The leaders of this Knowledge Community are Stephanie Rosen, associate librarian and accessibility specialist at the U-M Library; and Ashley Wiseman, associate director of the Global Scholars Program and diversity and inclusion advocate in LSA.

Counting Invisible Diversity at U-M: MENA Box Knowledge Community

The University of Michigan (U-M) is a leader in US higher education in promoting diversity, equity, and inclusion (DEI) on campus and beyond. The University’s strategic plan for DEI commits $85 million over five years, in addition to $40 million annually to enhance the diversity of learning and work experiences on campuses for everyone. However, despite major advances since 2015, many minorities that U-M endeavors to recruit and retain remain accidentally undercounted.

We are a group of concerned faculty and staff affiliated with the Islamophobia Working Group (IWG), and we have observed certain institutional glitches that render some Middle Eastern/North African (ME/NA) students invisible, who are uncounted completely or lumped in under the majority category of "White." This seems like a missed opportunity for the institution to report its full diversity, and for ME/NA affiliated people, “White” does not correspond to their everyday lived experiences in the US, especially in the post-9/11 context. On an institutional level, this problematic situation makes it difficult to ensure equity, since one cannot accurately track negative trends among ME/NA students, such as dropout, retention, and low graduation rates, as well as academic struggles associated with climate issues or bias incidents, meaning that ME/NA students are put at a structural disadvantage. With the US pursuing military activities in 80 countries around the world, most in the ME/NA region, the stress factors on students are not theoretical.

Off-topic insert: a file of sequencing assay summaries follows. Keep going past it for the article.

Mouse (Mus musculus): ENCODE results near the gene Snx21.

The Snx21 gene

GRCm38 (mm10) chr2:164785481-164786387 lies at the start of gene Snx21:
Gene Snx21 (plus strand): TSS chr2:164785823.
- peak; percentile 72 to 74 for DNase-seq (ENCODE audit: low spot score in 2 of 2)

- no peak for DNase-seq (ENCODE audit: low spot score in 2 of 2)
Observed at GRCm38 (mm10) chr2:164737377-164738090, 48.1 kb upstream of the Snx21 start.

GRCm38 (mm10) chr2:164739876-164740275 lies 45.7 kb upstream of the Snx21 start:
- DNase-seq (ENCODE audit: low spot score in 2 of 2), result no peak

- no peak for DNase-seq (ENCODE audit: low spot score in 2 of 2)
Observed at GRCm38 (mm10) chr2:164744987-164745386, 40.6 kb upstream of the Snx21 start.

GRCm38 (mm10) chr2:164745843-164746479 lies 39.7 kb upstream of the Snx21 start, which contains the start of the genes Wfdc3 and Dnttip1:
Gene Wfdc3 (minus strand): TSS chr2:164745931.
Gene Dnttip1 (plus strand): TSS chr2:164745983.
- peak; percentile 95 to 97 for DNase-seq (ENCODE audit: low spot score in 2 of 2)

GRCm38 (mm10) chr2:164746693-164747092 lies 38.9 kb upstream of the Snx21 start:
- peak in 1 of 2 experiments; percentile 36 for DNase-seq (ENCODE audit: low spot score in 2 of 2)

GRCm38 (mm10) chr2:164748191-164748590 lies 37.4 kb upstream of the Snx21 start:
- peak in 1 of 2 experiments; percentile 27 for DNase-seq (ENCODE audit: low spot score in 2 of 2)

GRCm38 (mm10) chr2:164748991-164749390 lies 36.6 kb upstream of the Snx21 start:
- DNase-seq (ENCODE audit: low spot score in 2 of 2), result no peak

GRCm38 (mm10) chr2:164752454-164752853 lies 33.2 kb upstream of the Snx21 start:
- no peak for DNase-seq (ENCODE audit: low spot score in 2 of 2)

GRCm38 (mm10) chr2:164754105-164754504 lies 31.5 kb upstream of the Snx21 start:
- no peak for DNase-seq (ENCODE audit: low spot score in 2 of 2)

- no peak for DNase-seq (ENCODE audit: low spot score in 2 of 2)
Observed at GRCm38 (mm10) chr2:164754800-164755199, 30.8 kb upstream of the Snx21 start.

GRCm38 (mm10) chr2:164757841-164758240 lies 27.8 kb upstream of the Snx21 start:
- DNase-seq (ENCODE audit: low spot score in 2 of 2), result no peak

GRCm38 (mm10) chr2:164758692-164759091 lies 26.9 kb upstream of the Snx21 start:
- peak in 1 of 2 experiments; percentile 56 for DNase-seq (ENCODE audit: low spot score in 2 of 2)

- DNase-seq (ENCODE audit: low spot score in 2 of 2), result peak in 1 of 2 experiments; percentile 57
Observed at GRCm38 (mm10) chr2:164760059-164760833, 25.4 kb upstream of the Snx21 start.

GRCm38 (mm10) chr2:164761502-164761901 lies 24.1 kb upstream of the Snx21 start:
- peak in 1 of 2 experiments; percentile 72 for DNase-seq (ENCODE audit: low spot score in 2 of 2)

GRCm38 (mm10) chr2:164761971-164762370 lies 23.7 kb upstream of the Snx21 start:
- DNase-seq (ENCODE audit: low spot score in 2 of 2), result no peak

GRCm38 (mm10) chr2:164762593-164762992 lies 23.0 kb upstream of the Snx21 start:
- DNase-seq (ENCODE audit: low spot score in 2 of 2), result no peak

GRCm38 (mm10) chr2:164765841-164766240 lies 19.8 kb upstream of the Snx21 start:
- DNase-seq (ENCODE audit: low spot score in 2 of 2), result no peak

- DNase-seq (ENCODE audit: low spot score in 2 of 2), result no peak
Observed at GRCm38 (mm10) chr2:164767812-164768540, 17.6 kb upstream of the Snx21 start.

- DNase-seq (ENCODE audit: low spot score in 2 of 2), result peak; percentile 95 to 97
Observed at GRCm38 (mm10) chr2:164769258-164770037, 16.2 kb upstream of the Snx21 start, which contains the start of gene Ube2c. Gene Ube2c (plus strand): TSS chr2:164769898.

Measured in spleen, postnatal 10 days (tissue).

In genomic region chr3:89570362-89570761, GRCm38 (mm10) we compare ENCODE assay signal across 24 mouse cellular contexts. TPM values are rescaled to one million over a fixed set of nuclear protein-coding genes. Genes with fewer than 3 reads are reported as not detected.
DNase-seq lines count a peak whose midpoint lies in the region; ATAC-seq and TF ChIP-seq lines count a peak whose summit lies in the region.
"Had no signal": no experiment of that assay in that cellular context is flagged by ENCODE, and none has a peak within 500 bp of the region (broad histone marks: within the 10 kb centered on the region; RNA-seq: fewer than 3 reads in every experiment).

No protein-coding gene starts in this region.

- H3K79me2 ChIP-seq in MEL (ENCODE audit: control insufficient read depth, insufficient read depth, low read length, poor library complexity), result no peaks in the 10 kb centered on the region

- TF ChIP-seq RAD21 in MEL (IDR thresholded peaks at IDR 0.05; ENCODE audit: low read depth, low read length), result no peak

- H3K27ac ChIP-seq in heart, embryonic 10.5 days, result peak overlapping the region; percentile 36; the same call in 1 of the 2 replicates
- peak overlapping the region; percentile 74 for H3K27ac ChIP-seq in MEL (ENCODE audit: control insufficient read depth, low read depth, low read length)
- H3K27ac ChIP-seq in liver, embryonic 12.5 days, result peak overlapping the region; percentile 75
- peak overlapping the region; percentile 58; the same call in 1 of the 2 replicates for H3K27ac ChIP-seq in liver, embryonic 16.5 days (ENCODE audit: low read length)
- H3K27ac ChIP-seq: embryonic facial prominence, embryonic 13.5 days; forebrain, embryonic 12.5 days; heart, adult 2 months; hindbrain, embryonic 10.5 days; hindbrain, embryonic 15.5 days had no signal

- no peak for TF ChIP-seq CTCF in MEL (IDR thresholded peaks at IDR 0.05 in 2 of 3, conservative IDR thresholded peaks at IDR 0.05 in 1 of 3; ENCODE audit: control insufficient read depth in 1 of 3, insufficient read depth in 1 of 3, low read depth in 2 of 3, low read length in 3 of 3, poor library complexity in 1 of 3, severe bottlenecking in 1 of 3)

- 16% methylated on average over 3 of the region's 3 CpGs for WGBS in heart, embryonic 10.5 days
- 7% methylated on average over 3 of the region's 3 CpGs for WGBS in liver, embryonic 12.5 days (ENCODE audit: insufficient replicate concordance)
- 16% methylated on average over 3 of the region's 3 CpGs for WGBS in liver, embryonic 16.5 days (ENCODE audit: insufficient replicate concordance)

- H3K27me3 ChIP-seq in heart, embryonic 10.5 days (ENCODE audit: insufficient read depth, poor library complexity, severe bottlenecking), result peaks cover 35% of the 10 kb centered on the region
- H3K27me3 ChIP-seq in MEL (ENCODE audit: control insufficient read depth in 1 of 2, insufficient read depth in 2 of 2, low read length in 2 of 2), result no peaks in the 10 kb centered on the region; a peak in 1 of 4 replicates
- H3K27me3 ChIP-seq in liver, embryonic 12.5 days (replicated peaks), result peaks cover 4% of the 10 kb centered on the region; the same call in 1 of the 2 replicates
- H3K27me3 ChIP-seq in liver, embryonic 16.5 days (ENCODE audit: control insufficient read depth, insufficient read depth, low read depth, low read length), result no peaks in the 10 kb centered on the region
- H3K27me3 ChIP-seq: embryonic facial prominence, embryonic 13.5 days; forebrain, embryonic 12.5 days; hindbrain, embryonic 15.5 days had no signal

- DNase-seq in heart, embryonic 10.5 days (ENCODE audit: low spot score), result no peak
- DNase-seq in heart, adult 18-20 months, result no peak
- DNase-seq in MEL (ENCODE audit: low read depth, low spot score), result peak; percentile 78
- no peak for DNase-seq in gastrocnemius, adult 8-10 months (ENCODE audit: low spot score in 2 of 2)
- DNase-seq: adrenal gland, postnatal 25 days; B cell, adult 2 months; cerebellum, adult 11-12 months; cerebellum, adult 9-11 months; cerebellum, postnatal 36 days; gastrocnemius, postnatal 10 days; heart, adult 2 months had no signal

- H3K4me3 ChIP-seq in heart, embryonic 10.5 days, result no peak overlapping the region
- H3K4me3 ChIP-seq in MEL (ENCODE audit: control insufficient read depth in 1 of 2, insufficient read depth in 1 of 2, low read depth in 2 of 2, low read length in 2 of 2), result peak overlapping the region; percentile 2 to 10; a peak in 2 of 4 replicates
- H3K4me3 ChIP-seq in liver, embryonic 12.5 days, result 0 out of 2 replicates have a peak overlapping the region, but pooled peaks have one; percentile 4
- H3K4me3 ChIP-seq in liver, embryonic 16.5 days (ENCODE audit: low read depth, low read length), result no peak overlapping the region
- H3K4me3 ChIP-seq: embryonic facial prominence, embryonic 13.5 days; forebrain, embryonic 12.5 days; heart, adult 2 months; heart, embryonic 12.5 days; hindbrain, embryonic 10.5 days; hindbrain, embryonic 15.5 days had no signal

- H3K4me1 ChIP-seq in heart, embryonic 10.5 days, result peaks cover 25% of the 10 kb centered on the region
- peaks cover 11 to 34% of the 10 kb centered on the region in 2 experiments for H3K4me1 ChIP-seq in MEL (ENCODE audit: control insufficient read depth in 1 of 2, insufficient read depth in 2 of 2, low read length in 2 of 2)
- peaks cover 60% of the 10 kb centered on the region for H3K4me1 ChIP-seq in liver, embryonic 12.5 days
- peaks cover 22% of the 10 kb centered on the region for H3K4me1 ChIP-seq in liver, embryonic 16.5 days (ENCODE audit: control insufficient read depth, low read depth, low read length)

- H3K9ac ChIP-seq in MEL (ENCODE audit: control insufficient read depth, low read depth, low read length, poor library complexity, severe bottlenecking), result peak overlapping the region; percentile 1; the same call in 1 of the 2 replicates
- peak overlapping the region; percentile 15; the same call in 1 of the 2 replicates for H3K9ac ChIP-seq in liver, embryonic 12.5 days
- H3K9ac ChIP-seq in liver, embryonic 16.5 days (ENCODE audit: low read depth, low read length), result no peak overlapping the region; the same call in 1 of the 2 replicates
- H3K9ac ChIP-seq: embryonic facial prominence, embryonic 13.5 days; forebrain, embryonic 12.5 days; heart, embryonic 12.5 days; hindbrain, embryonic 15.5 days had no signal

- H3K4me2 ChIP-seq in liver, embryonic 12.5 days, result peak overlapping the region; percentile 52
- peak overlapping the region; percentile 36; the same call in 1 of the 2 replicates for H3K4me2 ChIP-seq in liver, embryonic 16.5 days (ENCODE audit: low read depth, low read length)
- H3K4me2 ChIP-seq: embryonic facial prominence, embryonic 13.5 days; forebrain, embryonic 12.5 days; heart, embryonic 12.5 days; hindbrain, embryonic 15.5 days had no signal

With the proper data, U-M stands prepared to devise strategic interventions to support students and recognize the challenges ahead. Our Knowledge Community seeks to partner with units that collect ethnicity data in order to ensure an accurate count and to preserve the integrity of that data from admission to graduation to alumni engagement.

This community is a subgroup of the IWG on U-M campus. The leaders of this Knowledge Community are Samer Ali, associate professor in the U-M Department of Near Eastern Studies, and Nadia Bazzy, director of Multi-Ethnic Student Affairs (MESA). If you would like to learn more, please email Samer M. Ali <>, director of the Center for Middle Eastern & North African Studies.

Undocumented Students Knowledge Community

This Undocumented Students Knowledge Community is a cross-campus interdisciplinary collaboration that focuses on scholarship and its translation into effective practice to support policy changes across the educational system affecting undocumented students.

The Knowledge Community provides faculty experts and staff interacting with undocumented students and communities with opportunities to share formal and informal knowledge, professional expertise, and best practices. The community will generate new knowledge and expand our understanding of effective practices with the goal of promoting change at the individual, institutional, and societal level. Ultimately, this contributes to the realization of a more inclusive and welcoming campus for all students.

The leaders of this Knowledge Community are Catalina Ormsby, associate director at the U-M Center for Educational Outreach; John Burkhardt, professor in the Center for the Study of Higher Education; and Dilip Das, assistant vice provost for Equity, Inclusion, & Academic Affairs.